MplsPMplsP Posts: 2,939member
    "The butterfly mechanism keyboard was introduced with the 2015 MacBook -- and that was beloved. When Apple discontinued it in 2019, nobody praised them for abandoning a butterfly keyboard machine, they lamented that Apple was abandoning us by taking it away."

    Huh? There were plenty of people cheering the demise of the butterfly keyboard. Many may have lamented the disappearance of the 12" MBA in the story you linked, but not the keyboard.

    rain22 said:
    I think you missed the main point - $800 to fix a fleck of dust under a key. 
    It was a total 100% complete failure of industrial design. Nothing should ever be designed that way.
    It’s like designing a car that requires $23,000 to fix a flat tire because they connected it to the engine - and the tires go flat if they get a pebble in the tread. 
    This. 

    The other consideration is how many people are having issues with their keyboard but haven't taken it in? Those people don't show up in the numbers but are unhappy with the keyboard. Even if they can get a key off at the apple store, that's a far cry from most standard keyboards that allow you to pop a key off yourself.

    I have a 2016 MBP - I heard about the keyboard issues but ignored them and now I'm sorry I did. I've had more issues with my MBP keyboard than all other Mac keyboards I've used in the last 10 years combined.  I routinely have issues with debris getting stuck under keys and making them stick or work intermittently. I've figured out how to take a piece of acetate or thin cardboard and slide it under the key to try and clean it out and so far I've been lucky but it's a significant annoyance. This is despite babying the keyboard like no other that I've owned. I tried getting a silicone cover for the keyboard - that made the typing experience even worse, still didn't eliminate all the problems and left grease marks on the screen. (Even without the cover the keys will leave marks on the screen.)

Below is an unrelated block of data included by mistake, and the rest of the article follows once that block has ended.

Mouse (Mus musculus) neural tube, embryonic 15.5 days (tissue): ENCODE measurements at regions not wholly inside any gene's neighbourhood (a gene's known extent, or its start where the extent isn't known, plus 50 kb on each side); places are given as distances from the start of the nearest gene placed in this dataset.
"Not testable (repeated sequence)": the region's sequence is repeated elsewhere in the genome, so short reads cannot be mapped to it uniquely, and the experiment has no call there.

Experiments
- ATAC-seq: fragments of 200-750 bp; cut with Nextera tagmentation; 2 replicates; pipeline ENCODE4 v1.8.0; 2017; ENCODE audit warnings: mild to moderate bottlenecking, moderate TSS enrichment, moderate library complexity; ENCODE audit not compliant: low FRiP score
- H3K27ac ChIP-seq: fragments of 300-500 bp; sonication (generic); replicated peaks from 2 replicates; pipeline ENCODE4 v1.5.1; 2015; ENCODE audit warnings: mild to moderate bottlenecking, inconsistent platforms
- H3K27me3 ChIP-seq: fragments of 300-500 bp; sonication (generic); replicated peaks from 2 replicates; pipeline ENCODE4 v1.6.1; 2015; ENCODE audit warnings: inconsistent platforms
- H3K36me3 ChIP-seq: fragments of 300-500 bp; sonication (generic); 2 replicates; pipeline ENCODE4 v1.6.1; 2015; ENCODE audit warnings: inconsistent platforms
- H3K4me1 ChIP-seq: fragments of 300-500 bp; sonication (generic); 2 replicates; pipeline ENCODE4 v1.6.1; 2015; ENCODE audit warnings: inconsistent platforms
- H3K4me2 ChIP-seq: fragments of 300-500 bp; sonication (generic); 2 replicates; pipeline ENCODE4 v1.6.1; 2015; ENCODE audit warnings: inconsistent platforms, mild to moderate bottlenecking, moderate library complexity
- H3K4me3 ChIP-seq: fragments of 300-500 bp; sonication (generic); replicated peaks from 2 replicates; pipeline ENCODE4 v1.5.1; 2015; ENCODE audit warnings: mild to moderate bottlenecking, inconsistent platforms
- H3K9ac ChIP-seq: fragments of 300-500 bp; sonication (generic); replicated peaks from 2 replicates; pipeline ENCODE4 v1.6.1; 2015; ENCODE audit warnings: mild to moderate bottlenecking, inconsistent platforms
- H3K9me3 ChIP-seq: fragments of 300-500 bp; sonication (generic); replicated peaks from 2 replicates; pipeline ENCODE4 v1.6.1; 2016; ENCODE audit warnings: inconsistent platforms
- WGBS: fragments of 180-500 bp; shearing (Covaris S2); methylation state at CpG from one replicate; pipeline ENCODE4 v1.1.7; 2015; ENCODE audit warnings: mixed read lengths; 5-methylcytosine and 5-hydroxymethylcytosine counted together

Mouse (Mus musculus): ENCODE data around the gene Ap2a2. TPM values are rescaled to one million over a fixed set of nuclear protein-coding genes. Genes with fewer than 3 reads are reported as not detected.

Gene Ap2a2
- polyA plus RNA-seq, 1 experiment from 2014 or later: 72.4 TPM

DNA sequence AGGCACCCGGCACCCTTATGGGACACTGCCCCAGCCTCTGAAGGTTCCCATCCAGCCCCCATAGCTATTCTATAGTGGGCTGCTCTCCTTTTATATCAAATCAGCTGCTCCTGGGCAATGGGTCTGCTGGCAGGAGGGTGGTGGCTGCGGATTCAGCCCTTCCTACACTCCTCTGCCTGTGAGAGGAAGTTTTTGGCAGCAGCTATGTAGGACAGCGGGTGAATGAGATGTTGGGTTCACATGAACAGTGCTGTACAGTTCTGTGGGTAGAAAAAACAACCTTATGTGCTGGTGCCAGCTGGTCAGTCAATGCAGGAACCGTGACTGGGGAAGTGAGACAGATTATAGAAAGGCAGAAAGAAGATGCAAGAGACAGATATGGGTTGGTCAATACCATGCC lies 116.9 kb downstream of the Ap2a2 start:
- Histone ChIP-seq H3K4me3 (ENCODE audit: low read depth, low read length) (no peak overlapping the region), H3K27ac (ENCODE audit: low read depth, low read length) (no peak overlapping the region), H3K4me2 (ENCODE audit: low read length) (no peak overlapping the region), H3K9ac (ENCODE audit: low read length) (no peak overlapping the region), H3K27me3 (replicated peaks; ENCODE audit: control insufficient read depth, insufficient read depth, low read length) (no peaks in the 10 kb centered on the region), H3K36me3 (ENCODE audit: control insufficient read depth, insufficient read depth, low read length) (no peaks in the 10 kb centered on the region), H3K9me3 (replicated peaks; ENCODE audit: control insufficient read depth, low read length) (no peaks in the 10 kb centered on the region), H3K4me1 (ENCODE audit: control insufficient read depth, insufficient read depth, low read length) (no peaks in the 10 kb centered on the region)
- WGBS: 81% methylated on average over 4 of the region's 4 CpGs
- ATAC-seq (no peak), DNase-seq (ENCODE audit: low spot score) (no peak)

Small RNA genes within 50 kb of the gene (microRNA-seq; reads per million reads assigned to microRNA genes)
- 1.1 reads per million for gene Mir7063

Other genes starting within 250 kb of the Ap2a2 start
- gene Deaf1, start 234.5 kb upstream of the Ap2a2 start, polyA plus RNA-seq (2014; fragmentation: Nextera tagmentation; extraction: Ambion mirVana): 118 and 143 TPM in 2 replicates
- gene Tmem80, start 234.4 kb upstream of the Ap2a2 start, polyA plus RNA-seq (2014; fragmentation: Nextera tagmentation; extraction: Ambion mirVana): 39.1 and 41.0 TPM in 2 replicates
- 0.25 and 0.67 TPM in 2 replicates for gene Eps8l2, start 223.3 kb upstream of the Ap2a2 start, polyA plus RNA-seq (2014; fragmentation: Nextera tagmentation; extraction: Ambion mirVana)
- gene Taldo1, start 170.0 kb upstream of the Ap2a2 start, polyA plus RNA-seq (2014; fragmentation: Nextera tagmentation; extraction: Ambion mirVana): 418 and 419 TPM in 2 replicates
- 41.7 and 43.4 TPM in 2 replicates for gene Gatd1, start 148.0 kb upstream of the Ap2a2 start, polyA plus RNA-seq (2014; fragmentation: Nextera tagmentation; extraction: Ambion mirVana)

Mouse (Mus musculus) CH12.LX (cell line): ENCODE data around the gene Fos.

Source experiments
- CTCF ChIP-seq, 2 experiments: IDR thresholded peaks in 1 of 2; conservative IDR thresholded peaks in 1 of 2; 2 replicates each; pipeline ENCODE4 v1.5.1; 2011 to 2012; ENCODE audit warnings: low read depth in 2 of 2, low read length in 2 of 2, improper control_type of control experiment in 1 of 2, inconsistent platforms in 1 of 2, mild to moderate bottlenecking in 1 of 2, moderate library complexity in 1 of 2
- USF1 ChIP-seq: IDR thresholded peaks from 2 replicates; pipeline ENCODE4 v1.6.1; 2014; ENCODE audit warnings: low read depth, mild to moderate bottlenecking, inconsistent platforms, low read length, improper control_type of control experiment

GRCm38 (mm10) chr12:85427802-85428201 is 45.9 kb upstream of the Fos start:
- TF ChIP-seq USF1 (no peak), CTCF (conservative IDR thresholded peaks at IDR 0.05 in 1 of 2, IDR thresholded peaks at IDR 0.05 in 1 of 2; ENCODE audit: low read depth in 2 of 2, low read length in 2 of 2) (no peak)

THe 2016 MBP may not have been the first machine to have this design, but requiring the replacement of the entire upper chassis to replace the keyboard is also a fail in my book. The keyboard is one of the most critical components of a laptop and is necessarily exposed to the environment. occasional damage, spills, etc are inevitable so making it at least semi-replaceable is just sound design practice. 


    JWSCmrstepelijahganantksundarammuthuk_vanalingam
  • Reply 20 of 68
    MplsPMplsP Posts: 2,939member

    julsssark said:
    I never had a butterfly keyboard failure on my 15" MacBook Pro Retina (first year model). I just never liked the feel of the keyboard, the noise that it made when I typed, and the inverted T cursor keys. I upgraded to the 16" MacBook Pro and the keyboard is a joy to use.

    juls
    I wonder if we took a poll asking which keyboard people preferred between the 2015-era scissor, the butterfly or the new 16" MBP keyboard, how many people would rank the butterfly at the top? I'm guessing not many.
    darkvaderanantksundarammuthuk_vanalingam